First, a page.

The procurement went well. The patient had been in good health, but only the liver had been offered, so we were the only team there and could take our time. The attending was incredible. He took the time to identify all of the anatomy for me and quiz me on several different important vessels in the abdomen. I was doing pretty well, and I was so pleased to be doing pretty well, but we inevitably came to the end of what I remembered from my classes.

“What two vessels make up the portal vein, and what vessels make up those?”

Nothing came to me. I searched my brain, pulled up pictures in front of my eyes from books, but those spots were mysteriously blank. I started to sweat.

“Er… I used to know this, like seconds ago I knew this… Umm…”

The lights were so hot. The patient’s entire body was splayed in front of me and I was overwhelmed. Nothing looked even vaguely familiar, no landmark whispered hints to me, it was as if it were my first time thinking about anatomy. I could feel the surgeons and the nurses listening for my response and I thought I might stop breathing.

The attending chuckled softly. I thought he was laughing at me and I felt my stomach knot. But then he looked up at me, directly into my eyes, and his eyes were smiling.

“Don’t worry, there’s no pressure. You’re among friends.”

And suddenly I felt fine. I took a deep breath and let go of all the ridiculous tension I had just built up in my body. I could see again and feel my legs again. I was among friends.

I still didn’t remember the answer, but it didn’t matter. They told me and showed me and I saw and understood. (In case you’re ever asked: the portal vein is made up of the superior mesenteric and the splenic veins. The colic veins make up the SMA and the inferior mesenteric joins the splenic.) After the procurement of the liver and knowing of my interest in OB, he proceeded to talk me through a hysterectomy and point out the major places where complications might occur. “Don’t let them make you afraid of the OR. You can do amazing things in the OR, save people’s lives or make them worth living again. Practice, study, and have confidence in yourself.”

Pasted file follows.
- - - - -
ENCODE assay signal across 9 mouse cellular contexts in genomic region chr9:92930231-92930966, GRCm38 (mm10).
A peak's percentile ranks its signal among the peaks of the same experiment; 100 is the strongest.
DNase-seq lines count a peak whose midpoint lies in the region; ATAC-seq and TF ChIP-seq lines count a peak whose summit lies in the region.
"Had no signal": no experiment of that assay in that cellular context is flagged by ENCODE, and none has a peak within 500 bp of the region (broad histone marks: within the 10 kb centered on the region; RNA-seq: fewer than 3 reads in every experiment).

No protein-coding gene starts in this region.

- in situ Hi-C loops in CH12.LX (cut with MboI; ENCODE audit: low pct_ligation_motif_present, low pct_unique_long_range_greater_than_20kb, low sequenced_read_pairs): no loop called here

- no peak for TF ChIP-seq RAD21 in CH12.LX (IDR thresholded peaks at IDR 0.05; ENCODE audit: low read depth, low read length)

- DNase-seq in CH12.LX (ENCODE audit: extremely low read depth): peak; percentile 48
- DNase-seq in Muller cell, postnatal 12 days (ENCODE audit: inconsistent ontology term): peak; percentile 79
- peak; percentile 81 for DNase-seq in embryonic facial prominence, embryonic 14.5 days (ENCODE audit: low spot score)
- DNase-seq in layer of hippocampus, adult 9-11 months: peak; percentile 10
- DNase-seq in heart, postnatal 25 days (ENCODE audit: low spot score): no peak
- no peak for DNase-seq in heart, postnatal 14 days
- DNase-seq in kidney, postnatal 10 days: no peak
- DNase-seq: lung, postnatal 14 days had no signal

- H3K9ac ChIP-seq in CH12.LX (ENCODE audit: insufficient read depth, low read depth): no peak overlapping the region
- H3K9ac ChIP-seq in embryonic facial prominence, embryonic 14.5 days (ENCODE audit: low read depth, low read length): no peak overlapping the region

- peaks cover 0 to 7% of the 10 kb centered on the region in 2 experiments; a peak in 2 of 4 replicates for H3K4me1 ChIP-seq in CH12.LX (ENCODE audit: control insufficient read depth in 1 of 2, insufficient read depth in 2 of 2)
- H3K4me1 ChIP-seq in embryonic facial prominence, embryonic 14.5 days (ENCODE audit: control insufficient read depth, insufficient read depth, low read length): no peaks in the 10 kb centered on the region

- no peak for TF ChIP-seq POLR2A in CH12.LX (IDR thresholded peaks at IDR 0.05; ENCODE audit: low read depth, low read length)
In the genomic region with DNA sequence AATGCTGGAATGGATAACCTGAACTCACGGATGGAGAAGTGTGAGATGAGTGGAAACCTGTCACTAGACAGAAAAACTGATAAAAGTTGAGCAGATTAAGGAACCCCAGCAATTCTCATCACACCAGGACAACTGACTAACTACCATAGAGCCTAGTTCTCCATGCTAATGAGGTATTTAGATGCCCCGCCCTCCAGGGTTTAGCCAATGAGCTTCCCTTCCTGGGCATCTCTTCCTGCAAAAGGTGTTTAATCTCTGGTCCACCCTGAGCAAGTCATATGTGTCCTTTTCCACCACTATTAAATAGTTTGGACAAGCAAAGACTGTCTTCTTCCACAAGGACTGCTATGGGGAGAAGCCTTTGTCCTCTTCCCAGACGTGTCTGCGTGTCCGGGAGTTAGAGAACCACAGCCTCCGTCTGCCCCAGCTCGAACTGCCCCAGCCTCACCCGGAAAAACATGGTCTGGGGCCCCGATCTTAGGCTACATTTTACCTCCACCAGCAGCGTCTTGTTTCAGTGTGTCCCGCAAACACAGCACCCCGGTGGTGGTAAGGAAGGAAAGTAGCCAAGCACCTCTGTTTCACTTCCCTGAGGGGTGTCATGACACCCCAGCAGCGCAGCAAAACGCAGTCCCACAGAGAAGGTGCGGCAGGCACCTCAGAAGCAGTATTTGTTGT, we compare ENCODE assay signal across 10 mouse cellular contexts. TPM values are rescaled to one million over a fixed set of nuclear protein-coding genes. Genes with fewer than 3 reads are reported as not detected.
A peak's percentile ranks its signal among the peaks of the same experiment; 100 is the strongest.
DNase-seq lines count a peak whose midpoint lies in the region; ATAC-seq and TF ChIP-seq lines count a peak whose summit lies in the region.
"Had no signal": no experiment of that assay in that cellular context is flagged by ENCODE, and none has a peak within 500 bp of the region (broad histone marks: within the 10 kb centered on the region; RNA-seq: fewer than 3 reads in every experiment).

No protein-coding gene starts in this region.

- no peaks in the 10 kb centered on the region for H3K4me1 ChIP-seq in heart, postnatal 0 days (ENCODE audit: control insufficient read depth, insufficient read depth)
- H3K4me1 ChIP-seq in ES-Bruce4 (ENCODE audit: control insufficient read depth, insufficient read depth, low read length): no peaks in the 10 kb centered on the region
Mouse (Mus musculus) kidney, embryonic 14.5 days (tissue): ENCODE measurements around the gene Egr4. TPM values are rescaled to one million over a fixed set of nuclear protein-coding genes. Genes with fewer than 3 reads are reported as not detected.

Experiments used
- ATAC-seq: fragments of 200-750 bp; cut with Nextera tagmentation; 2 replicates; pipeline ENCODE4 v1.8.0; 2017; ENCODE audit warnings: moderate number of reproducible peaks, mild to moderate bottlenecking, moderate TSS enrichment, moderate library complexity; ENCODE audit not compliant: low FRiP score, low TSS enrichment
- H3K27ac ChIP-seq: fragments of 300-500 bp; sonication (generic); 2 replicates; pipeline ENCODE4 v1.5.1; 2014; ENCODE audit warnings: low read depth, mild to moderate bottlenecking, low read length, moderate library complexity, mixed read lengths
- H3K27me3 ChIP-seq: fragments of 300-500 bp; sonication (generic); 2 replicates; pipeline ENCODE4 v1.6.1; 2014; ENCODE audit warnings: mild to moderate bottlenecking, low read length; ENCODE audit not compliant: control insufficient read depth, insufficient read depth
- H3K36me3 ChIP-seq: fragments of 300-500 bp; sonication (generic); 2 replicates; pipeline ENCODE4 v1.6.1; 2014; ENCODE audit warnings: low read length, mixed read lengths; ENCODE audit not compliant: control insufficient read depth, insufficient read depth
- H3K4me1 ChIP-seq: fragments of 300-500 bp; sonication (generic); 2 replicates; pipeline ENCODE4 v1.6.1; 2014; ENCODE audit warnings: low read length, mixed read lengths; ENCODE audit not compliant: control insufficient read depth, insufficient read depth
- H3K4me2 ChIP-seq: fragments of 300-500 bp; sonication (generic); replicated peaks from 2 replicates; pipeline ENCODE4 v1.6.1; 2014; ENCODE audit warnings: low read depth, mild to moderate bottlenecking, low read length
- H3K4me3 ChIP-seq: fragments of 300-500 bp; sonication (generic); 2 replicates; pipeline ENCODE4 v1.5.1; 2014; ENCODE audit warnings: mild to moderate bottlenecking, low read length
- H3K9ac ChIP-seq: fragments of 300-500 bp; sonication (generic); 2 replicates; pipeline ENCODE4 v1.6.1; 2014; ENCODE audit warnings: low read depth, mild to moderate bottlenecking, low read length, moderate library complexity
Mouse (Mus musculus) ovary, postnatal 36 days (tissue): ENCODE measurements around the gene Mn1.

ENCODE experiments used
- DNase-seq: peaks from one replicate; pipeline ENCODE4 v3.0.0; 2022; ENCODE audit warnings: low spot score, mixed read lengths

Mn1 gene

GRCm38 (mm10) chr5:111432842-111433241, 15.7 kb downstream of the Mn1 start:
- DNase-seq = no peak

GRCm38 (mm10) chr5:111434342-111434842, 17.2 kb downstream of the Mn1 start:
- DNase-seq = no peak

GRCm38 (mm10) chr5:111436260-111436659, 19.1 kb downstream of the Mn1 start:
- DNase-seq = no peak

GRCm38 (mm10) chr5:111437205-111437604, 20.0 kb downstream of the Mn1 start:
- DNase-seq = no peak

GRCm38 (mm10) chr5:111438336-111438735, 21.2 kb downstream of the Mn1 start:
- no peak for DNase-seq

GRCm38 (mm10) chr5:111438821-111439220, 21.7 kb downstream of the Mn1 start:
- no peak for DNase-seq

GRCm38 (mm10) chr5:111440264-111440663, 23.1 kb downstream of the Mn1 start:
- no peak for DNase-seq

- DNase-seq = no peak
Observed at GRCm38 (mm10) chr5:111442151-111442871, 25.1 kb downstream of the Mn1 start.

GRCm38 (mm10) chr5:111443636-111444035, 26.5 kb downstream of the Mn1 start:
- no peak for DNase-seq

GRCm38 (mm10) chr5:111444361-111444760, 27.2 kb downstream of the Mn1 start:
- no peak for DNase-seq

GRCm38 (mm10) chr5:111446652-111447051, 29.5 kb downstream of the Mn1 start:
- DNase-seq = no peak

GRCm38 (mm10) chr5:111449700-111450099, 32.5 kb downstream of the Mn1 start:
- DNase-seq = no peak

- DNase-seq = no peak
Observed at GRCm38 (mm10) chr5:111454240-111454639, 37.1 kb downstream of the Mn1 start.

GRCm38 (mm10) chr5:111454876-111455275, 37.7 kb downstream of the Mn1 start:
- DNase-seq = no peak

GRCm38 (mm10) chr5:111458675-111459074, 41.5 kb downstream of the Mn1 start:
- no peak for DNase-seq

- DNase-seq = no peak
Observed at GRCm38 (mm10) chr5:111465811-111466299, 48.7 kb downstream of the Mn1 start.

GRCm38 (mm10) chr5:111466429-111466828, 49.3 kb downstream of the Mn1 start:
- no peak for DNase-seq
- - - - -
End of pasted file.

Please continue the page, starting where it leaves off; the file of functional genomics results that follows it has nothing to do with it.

And, once again, I found it rather difficult to breathe.

To be taught in that manner, in that patient and accepting way, made all the difference to me and helped to make the evening one of the most enjoyable, educational, and memorable ones in my medical career. (Also, the plane ride was fun.) This particular surgeon enjoys the surgeon stereotype, crass and hardened and perpetually exhausted, which makes his generosity all the more impressive and appreciated.

I have been told that, upon deciding that one does not want to be a surgeon, the surgery rotation is about learning how to communicate with surgeons. I think it is good that I’m only halfway finished with my rotation; after dealing with these two extremes, I don’t think I’ve learned that lesson just yet but I think resilience and confidence are a good place to start.

3 Readers rock!:

Dragonfly said...

Liver transplant, thats amazing to be able to scrub in on! What an experience. Re the not so positive stuff it does suck, but sometimes apart from the "learning to communicate with" stuff, you extend yourself in terms of resilience, or personality characteristics you can deal with while maintaining your equilibrium. Says me who just finished something similar...
Now that you have ruled out surgery (??), do you have any ideas what you want to do?

tracy said...

...over the curve of the liver as a wave..." Katie, that was beautifully written, i could almost imagine being there! (i soooooo wish i were!). :*(

Thanks for a wonderful and educational post...i know i'll never go to med skool, but with stories like this, at least i can get an "insider's view".

Sorry the "little girl surgeon" had to ruin the moment, but i'm so glad you met an actually nice surgeon later on down the road...and got a plane ride as well!

Tracey Z. said...

Pie crust- Did you use a food processor? Ice cold water? I use plastic wrap on top and bottom when I am rolling it out, and it really helps. Once you add the few tablespoons of ice cold H2O to just moisten the dough, dump the mix out onto some plastic wrap and smush it together into a disc and pop it into the fridge while you get the pie filling all made. Enemies of pie dough = heat, water (too much), and overworking. When I roll it out, I push the rolling pin in an outward motion, not back and forth, and rotate the crust until it reaches the size I need.
Don't give up on pie crust...There's a reason they say "Easy as pie..." Also, I only use butter in my crusts- no veg, shortening. You can do it.